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"It's nearly like a once in a lifetime event, but because there is so many anglers out there we're getting more reports about this little weird things."

Matt Hepworth spoke with The Museum and Art Gallery of the Northern Territory Curator of Fishes Dr Michael Hammer.

The Museum and Art Gallery of the Northern Territory are on the hunt for a rather ugly looking fish,  it’s called the the Worm of Death.

When asked how common is it for people to catch them, Dr Michael Hammer explained, "It's nearly like a once in a lifetime event, but because there is so many anglers out there we're getting more reports about this little weird things."

These peculiar worm gobies share the same Top End estuaries and river mouths as the prized Barramundi. Also coined the ‘Freaky Fish,’ ‘alien’ or ‘deep sea monster’, anglers might  accidentally lure these small 5-30 cm fish on their Barra foray as the Wet Season arrives.  Samples so far include scaleless, small black eyes or blind gobies, while others feature beards.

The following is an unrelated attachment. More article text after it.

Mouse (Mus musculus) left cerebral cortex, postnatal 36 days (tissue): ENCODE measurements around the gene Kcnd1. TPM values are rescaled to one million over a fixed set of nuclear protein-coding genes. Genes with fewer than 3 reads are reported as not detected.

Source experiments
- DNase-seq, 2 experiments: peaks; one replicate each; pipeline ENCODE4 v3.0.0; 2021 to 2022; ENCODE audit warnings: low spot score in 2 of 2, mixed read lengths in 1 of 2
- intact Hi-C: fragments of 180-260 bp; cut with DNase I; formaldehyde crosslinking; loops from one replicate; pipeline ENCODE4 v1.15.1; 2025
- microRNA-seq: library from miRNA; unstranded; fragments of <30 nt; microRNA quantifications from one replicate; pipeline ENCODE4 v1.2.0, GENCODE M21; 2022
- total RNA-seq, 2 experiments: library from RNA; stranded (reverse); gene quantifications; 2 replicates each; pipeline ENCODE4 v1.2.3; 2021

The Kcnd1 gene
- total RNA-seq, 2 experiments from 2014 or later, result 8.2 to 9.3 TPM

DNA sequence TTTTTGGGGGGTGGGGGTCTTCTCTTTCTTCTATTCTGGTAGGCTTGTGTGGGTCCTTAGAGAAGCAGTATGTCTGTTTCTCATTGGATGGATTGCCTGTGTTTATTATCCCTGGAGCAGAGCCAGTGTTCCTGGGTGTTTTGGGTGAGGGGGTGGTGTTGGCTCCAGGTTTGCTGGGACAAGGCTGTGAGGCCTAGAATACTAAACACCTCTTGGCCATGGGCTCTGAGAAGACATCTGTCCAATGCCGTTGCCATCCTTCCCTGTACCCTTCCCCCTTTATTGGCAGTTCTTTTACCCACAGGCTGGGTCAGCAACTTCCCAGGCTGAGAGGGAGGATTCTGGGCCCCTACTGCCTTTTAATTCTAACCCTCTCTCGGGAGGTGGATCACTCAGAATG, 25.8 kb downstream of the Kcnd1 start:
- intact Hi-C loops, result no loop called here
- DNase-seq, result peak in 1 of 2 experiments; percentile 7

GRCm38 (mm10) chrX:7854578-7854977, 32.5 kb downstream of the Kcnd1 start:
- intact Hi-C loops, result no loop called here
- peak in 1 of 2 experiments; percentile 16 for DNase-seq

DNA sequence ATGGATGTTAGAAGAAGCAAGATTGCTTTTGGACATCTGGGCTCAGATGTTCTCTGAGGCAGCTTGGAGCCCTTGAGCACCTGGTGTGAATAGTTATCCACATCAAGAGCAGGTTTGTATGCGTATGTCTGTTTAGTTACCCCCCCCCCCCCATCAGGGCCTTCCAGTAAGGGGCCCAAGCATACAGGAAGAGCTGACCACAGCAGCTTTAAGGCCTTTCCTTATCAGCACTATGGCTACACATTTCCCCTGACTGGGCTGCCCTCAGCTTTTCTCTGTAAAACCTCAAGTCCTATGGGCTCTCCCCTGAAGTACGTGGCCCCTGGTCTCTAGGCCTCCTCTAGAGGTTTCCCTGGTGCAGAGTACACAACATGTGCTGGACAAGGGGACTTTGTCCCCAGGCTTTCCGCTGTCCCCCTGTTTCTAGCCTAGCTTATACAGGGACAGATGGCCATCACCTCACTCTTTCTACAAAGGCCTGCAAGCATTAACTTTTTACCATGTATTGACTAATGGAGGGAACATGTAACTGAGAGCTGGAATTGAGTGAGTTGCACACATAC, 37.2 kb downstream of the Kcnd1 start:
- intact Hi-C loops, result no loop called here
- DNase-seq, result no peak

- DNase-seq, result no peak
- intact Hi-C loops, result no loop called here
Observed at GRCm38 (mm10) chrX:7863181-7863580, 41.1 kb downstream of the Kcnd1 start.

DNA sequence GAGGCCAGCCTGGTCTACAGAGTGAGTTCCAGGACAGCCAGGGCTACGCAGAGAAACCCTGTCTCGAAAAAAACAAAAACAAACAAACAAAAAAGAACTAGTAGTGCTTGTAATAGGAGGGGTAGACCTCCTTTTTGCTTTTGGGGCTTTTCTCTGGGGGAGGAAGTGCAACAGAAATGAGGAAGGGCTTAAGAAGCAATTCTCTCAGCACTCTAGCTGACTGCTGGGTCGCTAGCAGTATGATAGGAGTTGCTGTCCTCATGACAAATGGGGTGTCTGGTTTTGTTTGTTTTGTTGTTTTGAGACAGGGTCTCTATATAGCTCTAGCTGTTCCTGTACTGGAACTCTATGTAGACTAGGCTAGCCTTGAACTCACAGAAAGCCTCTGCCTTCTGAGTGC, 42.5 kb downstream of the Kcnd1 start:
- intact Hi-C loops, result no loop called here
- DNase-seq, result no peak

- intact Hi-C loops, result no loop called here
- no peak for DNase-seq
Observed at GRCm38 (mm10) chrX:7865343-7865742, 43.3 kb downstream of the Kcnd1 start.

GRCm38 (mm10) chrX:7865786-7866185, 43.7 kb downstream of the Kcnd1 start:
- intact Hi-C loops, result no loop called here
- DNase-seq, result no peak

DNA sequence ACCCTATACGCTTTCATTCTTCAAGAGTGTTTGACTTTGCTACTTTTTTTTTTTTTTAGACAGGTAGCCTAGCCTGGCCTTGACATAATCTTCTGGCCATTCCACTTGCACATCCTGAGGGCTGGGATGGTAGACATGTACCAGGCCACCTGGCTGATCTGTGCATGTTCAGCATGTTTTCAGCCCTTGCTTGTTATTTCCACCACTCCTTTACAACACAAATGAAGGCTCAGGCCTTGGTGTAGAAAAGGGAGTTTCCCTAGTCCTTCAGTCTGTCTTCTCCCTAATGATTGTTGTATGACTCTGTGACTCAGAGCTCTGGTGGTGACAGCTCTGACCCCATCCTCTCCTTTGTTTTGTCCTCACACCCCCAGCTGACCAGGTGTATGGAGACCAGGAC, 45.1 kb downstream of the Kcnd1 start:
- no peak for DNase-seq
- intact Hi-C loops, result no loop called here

The Worm of Death is a specific thin golden-pinkish worm-like fish with vicious large fangs. New worm goby species are still being discovered and scientists appreciate assistance from anglers at the same time can identify the catch. 

If you have hooked a worm goby, please contact This email address is being protected from spambots. You need JavaScript enabled to view it. or call 8999 8264.

What do researchers know so far?

  • Gobies are one of the most diverse fish families on Earth with around 2000 species.
  • Worm gobies are a special group in the family that has adapted to live underground — well in the mud.
  • They have poor eyesight, but lots of sensory features to help detect prey and predators.

Listen to the full chat here:

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